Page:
Third Wave Fashion
Yes, there’s a TWF meetup as well. This is a group for the founders and leaders of fashion technology startups, to connect established and up-and-coming leaders. This is not a group for fashion bloggers or plain e-commerce companies, but for #fashiontech startups that leverage disruptive new business models and emerging technologies to sell the beautiful fashion that we all love. TWF also hosts an annual conference. Prices vary
Decoded Fashion connects decision-makers in Fashion, Beauty and Retail with emerging and established technology companies. The monthly Decoded Fashion meetup features discussions and demos centered around different topics and challenges facing the Fashion & Retail industries. They invite a highly-curated group of Fashion Tech startup founders, retail executives, investors and influencers to share their stories (we always love a good story), advice and opinions with our with engaged community of entrepreneurial and forward-thinking leaders. They also host summits around the globe and in New York, too, of course! Meetup: $20
NY Enterprise Technology Meetup
Organized by the awesome Jonathan Lehr, NY Enterprise Technology Meetup was the first Meetup group in NYC focused exclusively on enterprise technology company presentations. The NYETM fosters innovation in the NY enterprise technology ecosystem through promoting early stage technology companies, supporting entrepreneurs, educating companies on how to work with enterprises, and creating an environment where entrepreneurs, investors, and businesses can all network and learn from one another. There are startup pitches each month, and the speakers are always worth going to hear as well. (Investors always show up as well.) $15
Data Driven NYC
Data Driven NYC is a community of tech enthusiasts who are passionate about Big Data, data technologies and data-driven products and businesses, in New York and beyond. The community meets monthly at three hour events that include both company presentations and informal networking.
The monthly events focus on the business aspects of the data revolution: startup opportunities, new products, business models, funding trends, emerging players, and ways for existing startups to leverage their data. Technical aspects will also occasionally be discussed, but a tech background is not required. Free
The Product Group
Don’t quote us on this but Jeremy Horn (The Product Guy), who has been hosting The Product Group since 2009 – and we vaguely remember it starting as a Facebook group. In any event, here’s an opportunity for Product Managers, Strategists, etc., to come together to meet, interact, and exchange ideas and network. Horn always brings in an interesting speaker, and there’s always pizza on hand. And it disappears fairly quickly, as the events are always very well-attended. Free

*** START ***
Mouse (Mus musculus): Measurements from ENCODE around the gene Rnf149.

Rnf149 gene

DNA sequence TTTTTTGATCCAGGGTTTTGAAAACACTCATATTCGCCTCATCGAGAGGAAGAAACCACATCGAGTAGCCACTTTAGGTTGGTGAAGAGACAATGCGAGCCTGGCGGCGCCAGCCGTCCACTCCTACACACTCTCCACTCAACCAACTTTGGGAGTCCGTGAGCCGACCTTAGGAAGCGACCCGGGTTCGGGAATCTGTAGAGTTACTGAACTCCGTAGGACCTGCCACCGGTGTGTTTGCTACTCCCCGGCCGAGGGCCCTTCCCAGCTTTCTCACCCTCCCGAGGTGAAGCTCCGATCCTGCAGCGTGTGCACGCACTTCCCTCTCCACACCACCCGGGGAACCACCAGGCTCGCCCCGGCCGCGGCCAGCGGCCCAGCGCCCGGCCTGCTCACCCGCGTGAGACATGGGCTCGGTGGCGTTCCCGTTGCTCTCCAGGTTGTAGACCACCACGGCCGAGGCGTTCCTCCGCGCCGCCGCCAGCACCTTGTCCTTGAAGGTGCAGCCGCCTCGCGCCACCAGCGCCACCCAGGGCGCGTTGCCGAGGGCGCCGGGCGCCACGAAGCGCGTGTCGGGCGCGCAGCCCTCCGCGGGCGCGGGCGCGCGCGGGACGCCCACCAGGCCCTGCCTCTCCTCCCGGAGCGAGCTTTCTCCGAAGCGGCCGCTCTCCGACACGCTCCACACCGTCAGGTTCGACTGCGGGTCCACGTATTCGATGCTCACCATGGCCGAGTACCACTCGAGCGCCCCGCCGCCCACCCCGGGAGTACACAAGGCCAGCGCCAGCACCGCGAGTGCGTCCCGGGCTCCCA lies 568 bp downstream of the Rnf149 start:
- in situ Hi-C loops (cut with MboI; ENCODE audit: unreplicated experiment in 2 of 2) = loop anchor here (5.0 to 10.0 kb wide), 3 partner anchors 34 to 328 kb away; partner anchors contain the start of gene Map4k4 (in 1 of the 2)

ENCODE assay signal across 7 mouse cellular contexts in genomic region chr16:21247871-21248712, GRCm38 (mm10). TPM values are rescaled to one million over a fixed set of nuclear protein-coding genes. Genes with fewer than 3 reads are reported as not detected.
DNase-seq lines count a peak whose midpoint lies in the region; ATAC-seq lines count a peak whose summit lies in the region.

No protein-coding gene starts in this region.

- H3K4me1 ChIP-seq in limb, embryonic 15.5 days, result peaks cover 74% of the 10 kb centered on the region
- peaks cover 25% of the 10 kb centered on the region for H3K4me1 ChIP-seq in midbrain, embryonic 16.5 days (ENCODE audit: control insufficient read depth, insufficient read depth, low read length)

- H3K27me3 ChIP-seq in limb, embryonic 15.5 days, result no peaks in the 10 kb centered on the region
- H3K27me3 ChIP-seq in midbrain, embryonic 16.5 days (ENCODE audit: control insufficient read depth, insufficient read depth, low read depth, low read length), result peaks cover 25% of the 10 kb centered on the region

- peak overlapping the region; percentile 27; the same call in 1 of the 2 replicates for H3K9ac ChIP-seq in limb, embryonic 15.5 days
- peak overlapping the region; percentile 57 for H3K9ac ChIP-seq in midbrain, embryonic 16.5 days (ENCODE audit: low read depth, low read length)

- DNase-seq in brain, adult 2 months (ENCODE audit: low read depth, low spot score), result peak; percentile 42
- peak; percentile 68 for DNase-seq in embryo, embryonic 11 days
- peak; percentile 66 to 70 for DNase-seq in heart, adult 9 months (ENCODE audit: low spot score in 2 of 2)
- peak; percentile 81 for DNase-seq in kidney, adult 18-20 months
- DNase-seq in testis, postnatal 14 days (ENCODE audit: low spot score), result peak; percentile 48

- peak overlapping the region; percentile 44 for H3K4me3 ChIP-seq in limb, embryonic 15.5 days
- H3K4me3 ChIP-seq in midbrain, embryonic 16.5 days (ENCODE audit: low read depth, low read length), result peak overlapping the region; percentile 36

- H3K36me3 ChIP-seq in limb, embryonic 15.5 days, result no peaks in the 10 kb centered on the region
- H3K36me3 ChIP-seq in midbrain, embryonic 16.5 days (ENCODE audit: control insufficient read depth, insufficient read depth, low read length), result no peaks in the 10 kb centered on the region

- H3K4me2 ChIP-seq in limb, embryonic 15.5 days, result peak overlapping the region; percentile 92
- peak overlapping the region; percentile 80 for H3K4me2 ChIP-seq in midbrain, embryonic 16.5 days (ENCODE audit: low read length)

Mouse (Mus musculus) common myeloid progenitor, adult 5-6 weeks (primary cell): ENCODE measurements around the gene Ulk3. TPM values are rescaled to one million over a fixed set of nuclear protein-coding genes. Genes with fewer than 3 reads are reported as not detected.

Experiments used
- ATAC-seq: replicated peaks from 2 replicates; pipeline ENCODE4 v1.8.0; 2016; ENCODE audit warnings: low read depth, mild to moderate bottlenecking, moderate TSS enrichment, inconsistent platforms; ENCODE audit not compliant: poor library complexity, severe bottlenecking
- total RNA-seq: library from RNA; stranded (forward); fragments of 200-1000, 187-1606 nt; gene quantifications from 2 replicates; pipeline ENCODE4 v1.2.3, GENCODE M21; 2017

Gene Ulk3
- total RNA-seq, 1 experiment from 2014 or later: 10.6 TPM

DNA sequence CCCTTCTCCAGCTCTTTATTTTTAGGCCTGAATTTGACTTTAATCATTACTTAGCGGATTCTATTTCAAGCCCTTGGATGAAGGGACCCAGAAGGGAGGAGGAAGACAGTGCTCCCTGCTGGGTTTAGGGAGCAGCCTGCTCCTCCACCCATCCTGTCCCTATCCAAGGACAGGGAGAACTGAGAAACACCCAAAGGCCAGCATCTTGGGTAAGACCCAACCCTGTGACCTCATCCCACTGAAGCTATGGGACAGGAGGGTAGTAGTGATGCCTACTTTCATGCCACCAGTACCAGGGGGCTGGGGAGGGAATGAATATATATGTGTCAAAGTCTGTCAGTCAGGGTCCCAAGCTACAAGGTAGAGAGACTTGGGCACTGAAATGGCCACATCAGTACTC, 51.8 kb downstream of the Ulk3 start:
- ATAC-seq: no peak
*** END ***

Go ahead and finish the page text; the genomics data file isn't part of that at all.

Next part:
Digital Flash is Laura Mignott and Sarah Walker-Santana (whose husband, Nick, is always there as well, dispensing wine, beer and Swedish fish), who host more or less monthly panels, heavily attended by the adtech and marketing tech crowd. The speakers are always top drawer – and Mignott and Walker-Santana not only ask good (pointed) questions: they don’t shy away from putting a speaker on the spot, when warranted. But in a nice way. $20
212NYC is a membership-based organization for the digital advertising industry, comprised of over 5,000 digital media, marketing and advertising professionals. The mission of 212 is to create a forum for members to make connections, share insights and support the digital advertising community through education, programming and philanthropy. 212 is a non-profit, volunteer organization and membership is open to all advertising professionals in the New York area. The group hosts monthly panels discussions, and a summer beach party that’s a must-attend.
ad:tech is an interactive advertising and technology conference and exhibition – a marketplace for buying and selling, a community for networking, a forum for exchanging ideas and an opportunity for contributing to industry trends and initiatives. It comes to New York city each year, and it’s big. The exhibit hall is usually free, or open to anyone for a fairly nominal fee, and that’s where you find the new and cool advertising technologies. There’s a conference portion as well (keynotes may be free), but to partake of the sessions in general cost you.
New York is a destination city, especially for startups. Each month, Brian Frumberg hosts Venture Out featuring startups from one country or other (Brazil, Britain, France, Italy, Israel, Amsterdam, etc) and brings them to our fair city, where they present to a panel of investors, who offer their feedback. It’s always interesting to see what entrepreneurs from other parts of the world are up to, n’est pas? After all, the Next Big Thing can come from anywhere. $20